by Dennis Yang
Tue, Jul 27th 2010 6:40pm
With the increased adoption of the iPad and the Kindle, eBooks are finally becoming a viable alternative to traditional paper-based books. And with this shift, comes an opportunity that some publishers may not like -- it is now easier than ever for authors to self-publish their works. Popular Japanese author Ryu Murakami announced that he will be self-publishing his next novel directly to the iPad, sidestepping his publisher in favor of working directly with a software publishing company on this eBook. Murakami's eBook, "The Singing Whale," will include video content and music by composer Ryuichi Sakamoto that will hopefully leverage some of the strengths of the new platform. By self-publishing, Murakami has the chance to make more money from this book than he has with his previous deals. That said, he's also assuming the risk that it loses money; in order to break even, Murakami needs to sell 5,000 copies of the digital book, which is priced at around $17. To be fair, $17 seems a little high for an eBook, but Murakami's eBook attempts to justify the cost by incorporating video and music, elements not typically found in the run-of-the-mill eBook. But, even if this experiment doesn't succeed, Murakami will probably be just fine -- his publisher, Kodansha, reports that they are in talks with the author about publishing "The Singing Whale" as a traditional book. Since Murakami clearly has other options at this point, undoubtedly those negotiations will play out more favorably for the author. We've seen a few interesting new models arise for book publishing in the recent past, so hopefully this is a sign that we will start to see even more.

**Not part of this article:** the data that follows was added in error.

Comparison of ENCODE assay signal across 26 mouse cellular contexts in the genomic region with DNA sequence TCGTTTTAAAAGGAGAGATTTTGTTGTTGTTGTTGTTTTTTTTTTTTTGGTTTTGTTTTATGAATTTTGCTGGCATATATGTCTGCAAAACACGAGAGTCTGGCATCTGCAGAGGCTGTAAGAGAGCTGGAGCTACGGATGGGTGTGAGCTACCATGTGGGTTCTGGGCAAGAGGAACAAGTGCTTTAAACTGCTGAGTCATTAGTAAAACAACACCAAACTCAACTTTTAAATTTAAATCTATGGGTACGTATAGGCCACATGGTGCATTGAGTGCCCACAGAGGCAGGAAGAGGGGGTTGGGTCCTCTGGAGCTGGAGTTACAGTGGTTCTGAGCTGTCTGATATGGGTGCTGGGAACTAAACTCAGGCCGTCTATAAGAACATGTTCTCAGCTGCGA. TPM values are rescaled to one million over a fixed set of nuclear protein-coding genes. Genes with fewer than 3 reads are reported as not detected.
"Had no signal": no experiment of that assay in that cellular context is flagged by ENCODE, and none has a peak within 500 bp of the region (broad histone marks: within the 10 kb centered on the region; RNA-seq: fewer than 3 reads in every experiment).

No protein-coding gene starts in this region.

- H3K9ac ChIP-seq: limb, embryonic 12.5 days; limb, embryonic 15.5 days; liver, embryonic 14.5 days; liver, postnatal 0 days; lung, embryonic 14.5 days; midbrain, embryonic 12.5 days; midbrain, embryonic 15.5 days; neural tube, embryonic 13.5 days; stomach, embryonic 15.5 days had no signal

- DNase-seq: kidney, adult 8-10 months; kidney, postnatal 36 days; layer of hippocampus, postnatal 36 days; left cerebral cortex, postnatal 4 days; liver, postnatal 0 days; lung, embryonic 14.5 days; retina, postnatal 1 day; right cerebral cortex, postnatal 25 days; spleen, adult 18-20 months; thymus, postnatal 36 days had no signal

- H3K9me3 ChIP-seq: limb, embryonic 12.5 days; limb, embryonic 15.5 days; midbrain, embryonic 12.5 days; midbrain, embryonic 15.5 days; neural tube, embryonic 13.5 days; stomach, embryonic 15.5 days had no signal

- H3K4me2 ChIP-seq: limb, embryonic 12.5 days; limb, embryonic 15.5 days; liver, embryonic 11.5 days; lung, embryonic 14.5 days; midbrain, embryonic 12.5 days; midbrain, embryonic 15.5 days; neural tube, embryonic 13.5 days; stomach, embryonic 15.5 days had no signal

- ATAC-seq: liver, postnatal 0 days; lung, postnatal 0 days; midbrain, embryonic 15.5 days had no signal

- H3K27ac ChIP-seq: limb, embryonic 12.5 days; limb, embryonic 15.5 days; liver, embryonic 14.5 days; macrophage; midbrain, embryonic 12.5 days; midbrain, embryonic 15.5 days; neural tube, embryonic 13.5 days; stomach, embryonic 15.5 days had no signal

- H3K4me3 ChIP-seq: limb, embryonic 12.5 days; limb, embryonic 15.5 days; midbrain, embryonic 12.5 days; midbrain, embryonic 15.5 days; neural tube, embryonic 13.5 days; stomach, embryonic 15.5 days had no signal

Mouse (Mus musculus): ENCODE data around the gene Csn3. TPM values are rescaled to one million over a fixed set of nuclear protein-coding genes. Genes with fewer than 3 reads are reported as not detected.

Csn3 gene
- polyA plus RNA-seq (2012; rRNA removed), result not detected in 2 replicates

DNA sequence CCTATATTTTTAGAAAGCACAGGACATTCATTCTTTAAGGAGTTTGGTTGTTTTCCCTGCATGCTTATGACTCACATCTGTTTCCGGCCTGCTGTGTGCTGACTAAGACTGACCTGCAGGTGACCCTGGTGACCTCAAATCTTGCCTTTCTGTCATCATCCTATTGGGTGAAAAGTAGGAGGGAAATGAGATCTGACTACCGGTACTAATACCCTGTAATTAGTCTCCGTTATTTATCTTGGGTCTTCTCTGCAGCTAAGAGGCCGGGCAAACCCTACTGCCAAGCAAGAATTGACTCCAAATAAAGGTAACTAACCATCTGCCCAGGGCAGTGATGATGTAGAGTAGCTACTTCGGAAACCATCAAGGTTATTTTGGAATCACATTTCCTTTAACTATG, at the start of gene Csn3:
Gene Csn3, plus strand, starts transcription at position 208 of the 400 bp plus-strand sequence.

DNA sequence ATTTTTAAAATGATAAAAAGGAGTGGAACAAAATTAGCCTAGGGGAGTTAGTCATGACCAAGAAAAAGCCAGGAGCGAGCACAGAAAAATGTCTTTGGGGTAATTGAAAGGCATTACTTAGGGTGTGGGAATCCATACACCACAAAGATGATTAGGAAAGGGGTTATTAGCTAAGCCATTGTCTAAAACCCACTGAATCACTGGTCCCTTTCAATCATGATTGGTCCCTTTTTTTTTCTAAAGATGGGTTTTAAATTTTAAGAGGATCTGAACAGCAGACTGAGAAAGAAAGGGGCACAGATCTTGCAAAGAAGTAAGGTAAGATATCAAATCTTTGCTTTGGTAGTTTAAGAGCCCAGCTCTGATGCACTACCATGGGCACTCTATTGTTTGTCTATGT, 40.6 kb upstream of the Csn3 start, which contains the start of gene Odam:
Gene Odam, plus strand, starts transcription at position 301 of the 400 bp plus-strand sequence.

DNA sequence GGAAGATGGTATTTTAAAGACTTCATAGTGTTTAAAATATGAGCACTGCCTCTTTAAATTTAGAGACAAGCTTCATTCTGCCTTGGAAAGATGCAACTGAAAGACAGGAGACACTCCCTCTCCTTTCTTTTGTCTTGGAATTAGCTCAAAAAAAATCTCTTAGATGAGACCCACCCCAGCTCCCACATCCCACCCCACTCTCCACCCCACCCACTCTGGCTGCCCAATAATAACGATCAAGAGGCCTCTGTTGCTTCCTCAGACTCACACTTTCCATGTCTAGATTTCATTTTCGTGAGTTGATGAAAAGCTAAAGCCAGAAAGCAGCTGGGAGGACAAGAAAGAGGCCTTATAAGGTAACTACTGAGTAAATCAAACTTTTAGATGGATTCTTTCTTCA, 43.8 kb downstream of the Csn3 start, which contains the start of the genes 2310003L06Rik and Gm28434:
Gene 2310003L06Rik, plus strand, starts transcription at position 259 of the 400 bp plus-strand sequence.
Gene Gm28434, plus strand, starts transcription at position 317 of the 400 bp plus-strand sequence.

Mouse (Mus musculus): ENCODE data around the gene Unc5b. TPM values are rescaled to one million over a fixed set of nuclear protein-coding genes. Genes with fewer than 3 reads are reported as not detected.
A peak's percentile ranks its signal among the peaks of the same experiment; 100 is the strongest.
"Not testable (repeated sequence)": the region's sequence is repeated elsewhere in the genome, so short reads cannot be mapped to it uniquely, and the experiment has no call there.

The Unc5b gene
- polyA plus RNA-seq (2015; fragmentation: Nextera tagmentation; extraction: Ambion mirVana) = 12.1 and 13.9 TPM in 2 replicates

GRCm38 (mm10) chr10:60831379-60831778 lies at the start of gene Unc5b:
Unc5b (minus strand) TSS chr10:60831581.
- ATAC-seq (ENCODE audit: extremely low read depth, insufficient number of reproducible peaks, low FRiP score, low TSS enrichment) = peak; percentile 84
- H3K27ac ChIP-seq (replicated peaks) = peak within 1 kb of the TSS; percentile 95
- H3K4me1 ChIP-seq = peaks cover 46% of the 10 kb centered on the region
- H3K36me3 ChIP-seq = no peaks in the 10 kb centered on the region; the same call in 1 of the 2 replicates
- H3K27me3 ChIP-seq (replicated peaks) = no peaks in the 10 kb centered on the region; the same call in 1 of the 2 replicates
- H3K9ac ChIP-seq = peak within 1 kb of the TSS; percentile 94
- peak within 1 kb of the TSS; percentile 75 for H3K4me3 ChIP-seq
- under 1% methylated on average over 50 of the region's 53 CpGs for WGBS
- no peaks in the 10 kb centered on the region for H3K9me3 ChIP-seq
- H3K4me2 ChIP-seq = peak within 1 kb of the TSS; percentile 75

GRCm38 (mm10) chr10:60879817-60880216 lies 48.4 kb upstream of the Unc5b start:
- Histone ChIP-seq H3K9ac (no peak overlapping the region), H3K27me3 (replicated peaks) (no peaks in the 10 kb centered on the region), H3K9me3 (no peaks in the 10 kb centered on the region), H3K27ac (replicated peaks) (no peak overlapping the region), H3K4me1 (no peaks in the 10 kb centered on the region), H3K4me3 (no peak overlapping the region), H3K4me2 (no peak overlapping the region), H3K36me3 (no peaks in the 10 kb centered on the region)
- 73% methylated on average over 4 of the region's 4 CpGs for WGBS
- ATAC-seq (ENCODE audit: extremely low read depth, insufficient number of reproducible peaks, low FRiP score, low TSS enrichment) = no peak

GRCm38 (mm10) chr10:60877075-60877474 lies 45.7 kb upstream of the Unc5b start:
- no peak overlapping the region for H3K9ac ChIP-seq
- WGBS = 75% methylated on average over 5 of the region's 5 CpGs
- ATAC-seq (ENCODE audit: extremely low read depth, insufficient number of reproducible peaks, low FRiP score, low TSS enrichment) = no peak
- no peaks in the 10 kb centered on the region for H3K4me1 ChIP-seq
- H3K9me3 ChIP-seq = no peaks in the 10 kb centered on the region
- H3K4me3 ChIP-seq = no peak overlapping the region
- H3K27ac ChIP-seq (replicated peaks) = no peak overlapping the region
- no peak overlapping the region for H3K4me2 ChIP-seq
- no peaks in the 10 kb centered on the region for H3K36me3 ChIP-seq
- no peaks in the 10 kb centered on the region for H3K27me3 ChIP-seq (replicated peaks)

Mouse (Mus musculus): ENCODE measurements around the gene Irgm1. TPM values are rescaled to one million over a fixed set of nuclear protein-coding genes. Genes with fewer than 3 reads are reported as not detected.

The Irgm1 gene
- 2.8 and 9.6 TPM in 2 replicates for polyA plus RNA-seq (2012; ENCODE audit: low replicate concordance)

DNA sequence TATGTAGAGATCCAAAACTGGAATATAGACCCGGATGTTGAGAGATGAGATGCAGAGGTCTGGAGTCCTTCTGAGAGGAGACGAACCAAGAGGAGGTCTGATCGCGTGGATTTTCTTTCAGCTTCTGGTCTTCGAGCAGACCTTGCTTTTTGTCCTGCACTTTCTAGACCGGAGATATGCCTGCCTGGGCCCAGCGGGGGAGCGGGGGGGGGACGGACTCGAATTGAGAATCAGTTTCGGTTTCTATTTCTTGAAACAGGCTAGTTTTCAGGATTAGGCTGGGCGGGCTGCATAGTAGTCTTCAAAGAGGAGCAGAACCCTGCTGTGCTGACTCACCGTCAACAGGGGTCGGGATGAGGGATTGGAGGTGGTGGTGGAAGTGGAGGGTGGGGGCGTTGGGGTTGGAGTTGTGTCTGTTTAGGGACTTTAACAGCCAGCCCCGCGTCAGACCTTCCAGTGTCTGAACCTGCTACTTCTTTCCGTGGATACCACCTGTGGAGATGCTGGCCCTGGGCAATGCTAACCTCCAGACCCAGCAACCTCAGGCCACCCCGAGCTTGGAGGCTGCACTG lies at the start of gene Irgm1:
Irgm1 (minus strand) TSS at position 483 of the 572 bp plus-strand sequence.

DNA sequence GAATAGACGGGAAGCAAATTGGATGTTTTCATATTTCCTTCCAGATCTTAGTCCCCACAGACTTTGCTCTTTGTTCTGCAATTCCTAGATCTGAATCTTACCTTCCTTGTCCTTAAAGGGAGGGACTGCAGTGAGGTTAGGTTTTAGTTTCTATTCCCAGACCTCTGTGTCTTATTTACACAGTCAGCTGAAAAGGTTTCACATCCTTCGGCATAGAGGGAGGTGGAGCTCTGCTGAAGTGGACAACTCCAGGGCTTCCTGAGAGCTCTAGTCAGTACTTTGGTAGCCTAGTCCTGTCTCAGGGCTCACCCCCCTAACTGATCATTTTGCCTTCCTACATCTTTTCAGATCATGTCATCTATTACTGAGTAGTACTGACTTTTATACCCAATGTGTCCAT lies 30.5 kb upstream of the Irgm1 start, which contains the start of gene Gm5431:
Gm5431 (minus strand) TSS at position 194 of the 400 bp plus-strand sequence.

If you liked this post, you may also be interested in...
- DailyDirt: Really Expensive (Or Just Time-Consuming) Foods
- Dutch eBook Readers Being Reminded They Don't Actually Own Those eBooks They Bought
- The Stagnation Of eBooks Due To Closed Platforms And DRM
- Authors Guilded, United, And Representing... Not Authors
- Australian Police Raid Bookseller Over Copies Of A Book First Published 24 Years Ago